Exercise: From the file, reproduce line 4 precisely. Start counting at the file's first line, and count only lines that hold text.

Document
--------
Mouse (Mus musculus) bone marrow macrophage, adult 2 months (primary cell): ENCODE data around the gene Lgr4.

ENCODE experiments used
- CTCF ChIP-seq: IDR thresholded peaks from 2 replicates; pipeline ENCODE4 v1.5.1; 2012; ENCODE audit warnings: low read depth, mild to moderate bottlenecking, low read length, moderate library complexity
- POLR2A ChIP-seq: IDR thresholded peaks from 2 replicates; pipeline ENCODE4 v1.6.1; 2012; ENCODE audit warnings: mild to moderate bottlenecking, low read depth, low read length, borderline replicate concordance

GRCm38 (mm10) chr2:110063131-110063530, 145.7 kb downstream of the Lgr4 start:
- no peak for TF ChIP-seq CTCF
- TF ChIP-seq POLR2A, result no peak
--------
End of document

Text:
- POLR2A ChIP-seq: IDR thresholded peaks from 2 replicates; pipeline ENCODE4 v1.6.1; 2012; ENCODE audit warnings: mild to moderate bottlenecking, low read depth, low read length, borderline replicate concordance